Soji Zen Center is a contemporary Buddhist center
Soji is a place where people can go to slow down, meditate and learn about the healing qualities of the mind. We all agree that training the body through exercise and diet is beneficial, but rarely in Western society do we focus on awakening the healing energies in our brain.
— Roshi Jules Shuzen Harris
About Soji Zen Center
Soji Zen Center was founded in 2005 by Roshi Jules Shuzen Harris. Shuzen Roshi was committed to bringing ethnic diversity to American Buddhism through the teaching of meditation, liturgy, and the study of Buddhist scriptures. He believed that this task was critical to finding Buddhism’s true home in the West and ending the suffering of all sentient beings. Soji Zen Center is part of the White Plum lineage, which brings together elements of the Japanese Soto and Rinzai tradition of Zen Buddhism.
Sensei John Ango Gruber first encountered Zen Buddhism through the writings of Peter Muryo Mattheissen and a visit to SFZC’s Green Gulch Farm in the 1980s. One of his earliest immersive practice experiences came in 1985 at a retreat held at the Providence Zen Center in Cumberland RI. Sensei Ango received jukai, priest ordination and denkai from Shuzen Roshi and received dharma transmission in March, 2021. He currently serves as Chairman of Soji’s Board of Directors.
As a teacher, Sensei Ango is committed to the healing, growth and flourishing of all beings, both human beings and the many other living beings who share the planet with us. He has led recent workshops on Waking Up to Emptiness, Writing Light and Stillness, Seeing Impermanence, and also on Relationship as Practice, using the paramitas to explore how relationships can serve as powerful opportunities to more fully embody our Zen practice in our lives.
Ango is also a science educator and field and laboratory researcher, serving as founder and leader of the Commonwealth Institute for Ecological Learning.He directs a research program that works to recognize cryptic species while encouraging efforts to promote peaceful conservation and sustainability for all forms of life on Earth. In addition to introducing students to the joys of witnessing natural beauty, Sensei Ango has worked to offer instruction in meditation practice to college and high school students as a support to healthy growth and development.
Sensei Ango is married to Sonja Lindgren and is the parent of two grown children, Hayden and Julien.
Roshi Jules Shuzen Harris, Ed.D. (1939-2023) was a Zen priest, psychotherapist, and the founding teacher and abbot of Soji Zen Center. Throughout his life, Shuzen Roshi promoted the integration of traditional Buddhist teachings and Western psychology, emphasizing the importance of applying Zen wisdom to everyday life. He founded Soji Zen Center in 2005 to support this mission, and his teachings continue to flourish through the many students practicing at Soji today.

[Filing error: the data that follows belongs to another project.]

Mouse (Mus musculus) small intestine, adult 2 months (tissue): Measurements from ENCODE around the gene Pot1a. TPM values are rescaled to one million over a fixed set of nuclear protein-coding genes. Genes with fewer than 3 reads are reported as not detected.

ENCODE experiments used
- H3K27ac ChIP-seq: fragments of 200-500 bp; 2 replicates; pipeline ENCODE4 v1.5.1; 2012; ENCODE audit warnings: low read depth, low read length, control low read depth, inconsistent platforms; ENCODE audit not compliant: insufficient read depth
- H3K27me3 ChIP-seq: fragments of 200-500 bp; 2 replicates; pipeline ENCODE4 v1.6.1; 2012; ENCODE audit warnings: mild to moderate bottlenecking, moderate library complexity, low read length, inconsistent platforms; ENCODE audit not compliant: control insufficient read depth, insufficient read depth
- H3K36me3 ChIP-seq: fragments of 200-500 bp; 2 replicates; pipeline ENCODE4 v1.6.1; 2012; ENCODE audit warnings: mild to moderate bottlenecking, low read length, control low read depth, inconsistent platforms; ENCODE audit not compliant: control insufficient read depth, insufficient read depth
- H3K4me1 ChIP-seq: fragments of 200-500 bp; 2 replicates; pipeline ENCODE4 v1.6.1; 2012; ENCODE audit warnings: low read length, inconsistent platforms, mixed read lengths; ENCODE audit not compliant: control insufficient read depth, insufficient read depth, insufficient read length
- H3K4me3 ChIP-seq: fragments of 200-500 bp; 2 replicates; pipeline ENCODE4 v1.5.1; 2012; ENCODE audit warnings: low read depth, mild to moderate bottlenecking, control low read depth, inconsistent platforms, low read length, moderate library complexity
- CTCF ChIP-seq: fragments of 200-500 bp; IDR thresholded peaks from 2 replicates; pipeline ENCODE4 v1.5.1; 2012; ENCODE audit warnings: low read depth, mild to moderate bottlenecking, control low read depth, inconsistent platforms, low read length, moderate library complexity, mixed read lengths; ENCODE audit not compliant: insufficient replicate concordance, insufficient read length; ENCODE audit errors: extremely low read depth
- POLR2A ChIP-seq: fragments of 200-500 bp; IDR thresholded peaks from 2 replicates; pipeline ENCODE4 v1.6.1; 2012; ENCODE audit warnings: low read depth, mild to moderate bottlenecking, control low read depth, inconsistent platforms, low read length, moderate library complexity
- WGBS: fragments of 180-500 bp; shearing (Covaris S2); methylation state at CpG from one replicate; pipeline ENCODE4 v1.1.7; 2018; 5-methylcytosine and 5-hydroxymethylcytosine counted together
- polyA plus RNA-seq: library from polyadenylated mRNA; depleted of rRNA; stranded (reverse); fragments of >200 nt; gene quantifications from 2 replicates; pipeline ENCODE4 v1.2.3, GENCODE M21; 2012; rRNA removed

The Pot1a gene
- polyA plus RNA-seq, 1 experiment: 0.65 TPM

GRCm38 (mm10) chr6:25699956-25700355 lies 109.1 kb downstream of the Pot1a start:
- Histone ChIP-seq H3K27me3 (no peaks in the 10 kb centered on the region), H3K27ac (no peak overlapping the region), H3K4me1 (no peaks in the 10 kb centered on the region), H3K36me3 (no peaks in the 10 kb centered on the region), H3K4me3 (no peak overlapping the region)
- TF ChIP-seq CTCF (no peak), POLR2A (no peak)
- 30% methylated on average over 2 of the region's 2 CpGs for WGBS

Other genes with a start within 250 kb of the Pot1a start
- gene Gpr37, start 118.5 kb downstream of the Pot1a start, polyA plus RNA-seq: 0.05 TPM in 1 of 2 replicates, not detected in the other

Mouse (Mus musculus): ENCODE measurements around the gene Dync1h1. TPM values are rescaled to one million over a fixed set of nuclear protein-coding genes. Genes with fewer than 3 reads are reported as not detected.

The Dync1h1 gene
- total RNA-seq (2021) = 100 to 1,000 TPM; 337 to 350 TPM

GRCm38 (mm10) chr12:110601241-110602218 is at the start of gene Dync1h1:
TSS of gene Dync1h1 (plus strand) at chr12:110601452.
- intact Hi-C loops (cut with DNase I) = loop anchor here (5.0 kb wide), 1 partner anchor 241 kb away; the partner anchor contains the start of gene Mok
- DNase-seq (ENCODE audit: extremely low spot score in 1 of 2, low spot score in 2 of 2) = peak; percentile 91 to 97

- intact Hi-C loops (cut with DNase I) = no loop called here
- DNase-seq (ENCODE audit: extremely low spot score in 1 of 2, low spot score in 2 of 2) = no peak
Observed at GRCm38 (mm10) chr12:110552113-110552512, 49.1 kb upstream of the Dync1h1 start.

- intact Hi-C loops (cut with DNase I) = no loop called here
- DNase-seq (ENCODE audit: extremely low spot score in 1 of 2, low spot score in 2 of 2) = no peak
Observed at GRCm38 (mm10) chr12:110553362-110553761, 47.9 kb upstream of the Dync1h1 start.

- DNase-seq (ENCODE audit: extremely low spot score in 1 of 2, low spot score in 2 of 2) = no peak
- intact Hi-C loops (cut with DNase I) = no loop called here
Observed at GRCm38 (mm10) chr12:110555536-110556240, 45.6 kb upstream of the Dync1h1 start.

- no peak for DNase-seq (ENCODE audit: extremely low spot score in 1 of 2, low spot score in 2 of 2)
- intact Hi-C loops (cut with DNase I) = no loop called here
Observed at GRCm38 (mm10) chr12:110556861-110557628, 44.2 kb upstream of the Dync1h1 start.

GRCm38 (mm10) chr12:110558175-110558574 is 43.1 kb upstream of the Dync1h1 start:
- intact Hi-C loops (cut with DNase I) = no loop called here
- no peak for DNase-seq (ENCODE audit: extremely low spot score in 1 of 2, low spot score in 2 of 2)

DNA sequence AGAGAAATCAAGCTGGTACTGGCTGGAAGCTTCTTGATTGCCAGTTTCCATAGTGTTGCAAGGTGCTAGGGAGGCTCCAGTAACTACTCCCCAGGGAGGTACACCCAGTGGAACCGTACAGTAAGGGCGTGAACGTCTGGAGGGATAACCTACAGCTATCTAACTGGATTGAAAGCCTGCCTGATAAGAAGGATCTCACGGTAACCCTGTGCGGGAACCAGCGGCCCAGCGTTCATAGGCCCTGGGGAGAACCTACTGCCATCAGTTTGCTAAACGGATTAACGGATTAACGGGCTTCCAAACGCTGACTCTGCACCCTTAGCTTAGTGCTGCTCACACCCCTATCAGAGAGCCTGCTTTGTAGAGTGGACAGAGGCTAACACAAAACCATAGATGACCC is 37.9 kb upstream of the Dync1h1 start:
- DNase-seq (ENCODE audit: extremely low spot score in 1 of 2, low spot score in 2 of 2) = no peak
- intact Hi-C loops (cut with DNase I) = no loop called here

A lifelong spiritual seeker, Shuzen began his formal study of Zen Buddhism after meeting the influential Japanese Zen teacher Roshi Taizan Maezumi. He first studied with Maezumi’s successor, Roshi John Daido Loori, at Zen Mountain Monastery before moving to Salt Lake City to practice under the guidance of Roshi Dennis Genpo Merzel. Shuzen eventually moved back to the East Coast, where he studied with and received Dharma transmission from Roshi Pat Enkyo O’Hara, abbot of New York City’s Village Zendo, making him the first African-American man to receive transmission in the Soto Zen tradition.
Throughout his career as a Zen teacher, Shuzen found countless innovative ways to express and transmit his enduring love for the Dharma. His passion for synthesizing contemplative wisdom with Western psychology was most thoroughly articulated in his 2019 publication, Zen Beyond Mindfulness, in which he proposed a powerful combination of traditional Buddhist practices and modern psychotherapeutic techniques. Shuzen also appreciated the relationship between Zen and the martial arts; he attained high ranks in both kendo and iaido, and founded multiple swordsmanship schools throughout his life.
In 2019, Enkyo Roshi gave Shuzen inka transmission, granting him the title of “Roshi” and providing her final, formal acknowledgement of Shuzen’s contributions to the Zen community. Upon his death in 2023, Enkyo Roshi remarked that “the Dharma emerged from his being,” and that Shuzen’s life “expressed the compassion and wisdom of contemporary Zen practice.” These qualities continue their expression today under the guidance of his Dharma heir, Sensei John Ango Gruber, and through the continuing practice of the sangha that Shuzen built at Soji Zen Center.
Roshi Pat Enkyo O’Hara is a former abbot of Soji Zen Center and was a Dharma teacher to our founder, Shuzen Roshi. Enkyo Roshi currently serves as abbot of the Village Zendo and remains a continuing source of guidance and support to the community at Soji. She received priest ordination from Taizan Maezumi Roshi and Dharma transmission and inka from Roshi Bernie Tetsugen Glassman. Enkyo Roshi’s lineage comes through Maezumi Roshi whose teaching was uncommon, bringing together Soto priest training and study of the Rinzai koan system. Moreover, Glassman Roshi’s focus on social engagement and peacemaking underlie much of her vision of Zen practice.
Enkyo Roshi is a founding teacher of the Zen Peacemaker Family, a spiritual and social action association. Roshi’s focus is on the expression of Zen through caring, service, and creative response. Her Five Expressions of Zen form the matrix of study at the Village Zendo: Meditation, Study, Communication, Action, and Caring.